[uf-discuss] XFN and hCards

David Osolkowski qidydl at gmail.com
Fri Dec 23 07:12:10 PST 2005

On 12/22/05, Ryan King <ryan at technorati.com> wrote:
> First of all, see the discussion here: http://www.microformats.org/
> blog/2005/11/02/xfn-grandeur/

Apologies, I hadn't seen that; it looks like I'm a little late on this
topic, so if I'm not contributing anything new feel free to shut me up.

> Identifying the target is a little more complicated.  Generally, we
> > should check the linked page for an <address> element, and assume
> > that linking to a page means relating to the author of that page.
> I'm not sure what you mean by the last part above.

Well, the microformats blog post talks about using URLs as a proxy for
people.  If a page at a URL includes an <address> element, it seems safe to
assume that the content of that <address> element would be a representation
of the person that the URL is a proxy for.

Suppose http://source.website/blogroll.html includes an XFN link to
http://target.website/.  If http://source.website/blogroll.html contains an
<address> element, the content of that element would be the obvious
representation of the person on the source side of the XFN relationship.  If
http://target.website/ contains an <address> element, the content of that
element would be the obvious representation of the person on the target side
of the XFN relationship.  But... (see below)

> If that assumption is incorrect, the source could link directly to
> > an hCard ( i.e. http://www.example.com/page.html#hCard).  This
> > requires the hCard to have an id, which makes things a bit
> > trickier; what should the source do if the hCard does not have an
> > id?  When publishing hCards, how do you know whether they'll need
> > ids?  Is this situation within the 80%?
> You can certainly use XFN links to link directly to people's hCards.

Well, the tricky situation I was trying to describe is, what if the target
is an hCard on a page not authored by the person in the hCard? Suppose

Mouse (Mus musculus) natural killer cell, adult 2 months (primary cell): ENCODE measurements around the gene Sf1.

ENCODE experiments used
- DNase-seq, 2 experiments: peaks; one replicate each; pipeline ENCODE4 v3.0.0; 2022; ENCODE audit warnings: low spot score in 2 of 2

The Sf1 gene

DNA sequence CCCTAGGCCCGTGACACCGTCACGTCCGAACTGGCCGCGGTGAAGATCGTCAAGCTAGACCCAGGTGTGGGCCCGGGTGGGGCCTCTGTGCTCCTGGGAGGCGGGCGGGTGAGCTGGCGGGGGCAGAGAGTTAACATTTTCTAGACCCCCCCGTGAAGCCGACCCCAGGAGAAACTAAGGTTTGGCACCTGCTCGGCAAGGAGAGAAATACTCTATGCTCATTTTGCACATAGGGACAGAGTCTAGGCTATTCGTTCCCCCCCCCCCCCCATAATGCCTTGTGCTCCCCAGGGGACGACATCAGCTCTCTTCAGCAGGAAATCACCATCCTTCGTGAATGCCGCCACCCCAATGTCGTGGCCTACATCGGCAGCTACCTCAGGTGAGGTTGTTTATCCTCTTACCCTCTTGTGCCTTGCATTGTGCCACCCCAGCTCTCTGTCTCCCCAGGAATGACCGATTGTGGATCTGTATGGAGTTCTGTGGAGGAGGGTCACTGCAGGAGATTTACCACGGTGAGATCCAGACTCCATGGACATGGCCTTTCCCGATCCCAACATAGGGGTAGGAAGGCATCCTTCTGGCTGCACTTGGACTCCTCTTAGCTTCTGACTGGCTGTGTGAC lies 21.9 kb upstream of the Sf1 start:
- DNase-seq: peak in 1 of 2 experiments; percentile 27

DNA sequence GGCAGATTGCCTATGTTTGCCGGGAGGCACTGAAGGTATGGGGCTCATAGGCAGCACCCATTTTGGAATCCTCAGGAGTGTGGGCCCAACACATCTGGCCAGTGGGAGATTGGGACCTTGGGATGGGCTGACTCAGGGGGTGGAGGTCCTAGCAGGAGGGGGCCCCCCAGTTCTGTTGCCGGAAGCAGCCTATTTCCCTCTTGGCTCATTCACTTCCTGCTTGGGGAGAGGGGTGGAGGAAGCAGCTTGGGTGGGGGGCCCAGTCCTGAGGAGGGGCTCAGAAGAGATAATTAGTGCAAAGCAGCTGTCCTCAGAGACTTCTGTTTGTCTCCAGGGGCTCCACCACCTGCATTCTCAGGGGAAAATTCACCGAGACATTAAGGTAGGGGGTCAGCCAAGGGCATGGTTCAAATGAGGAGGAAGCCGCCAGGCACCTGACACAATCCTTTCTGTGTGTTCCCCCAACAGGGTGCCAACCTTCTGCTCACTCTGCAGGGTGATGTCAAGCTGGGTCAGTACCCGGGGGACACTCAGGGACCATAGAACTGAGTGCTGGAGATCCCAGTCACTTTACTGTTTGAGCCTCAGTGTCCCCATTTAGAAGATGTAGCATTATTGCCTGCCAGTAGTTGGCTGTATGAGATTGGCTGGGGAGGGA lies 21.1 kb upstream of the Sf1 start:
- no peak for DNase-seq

is authored by Joe Schmoe, but http://target.website/#wife is Jane Schmoe's
hCard.  If someone links to http://target.website/#wife with an XFN
relationship, the general case says it's a link to Joe, even though the
intention may be to link to Jane.  I don't know if this is a common
practice, or a theoretical edge case, or something that is currently rare
but could become common practice as hCard/XFN are more widely deployed (need
to find the cowpaths).  This may be more of an issue for tools than for
people authoring websites.  I don't consider myself experienced enough to
make these decisions.

But, honestly, I think the two concerns: 1) annotating social
> connections and 2) identifying people are separate concerns in terms
> of formats/technology.
> XFN and hCard do different things. Together they can be very useful,
> but "identifying authors of pages" is a concern that stands on its
> own, apart from XFN.

Indeed, that's why I intended to present this as "best practices when using
the formats," as opposed to "changes to the formats."  It's a combination of
XFN, hCard, and identifying the person that a URL represents.  XFN links the
URLs, hCards represent the people, I'm just trying to fill in the
(perceived?) gap between the URLs and the hCards.

I don't know if it needs to be explained on gmpg.org . Perhaps someone
> could start a wikipage to document these best practices?

Well, at the least gmpg.org should probably link to the wiki page.  "XFN
works best when used as explained on [this wiki page]."  How about the name
"social-networking-practices" for the wiki page?  I can try to draft
something up during the weekend.

Just remember that just because two technologies get lumped together
> in an application doesn't mean they should be conflated in their
> specifications.

Agreed.  I do not wish to change XFN or hCard.
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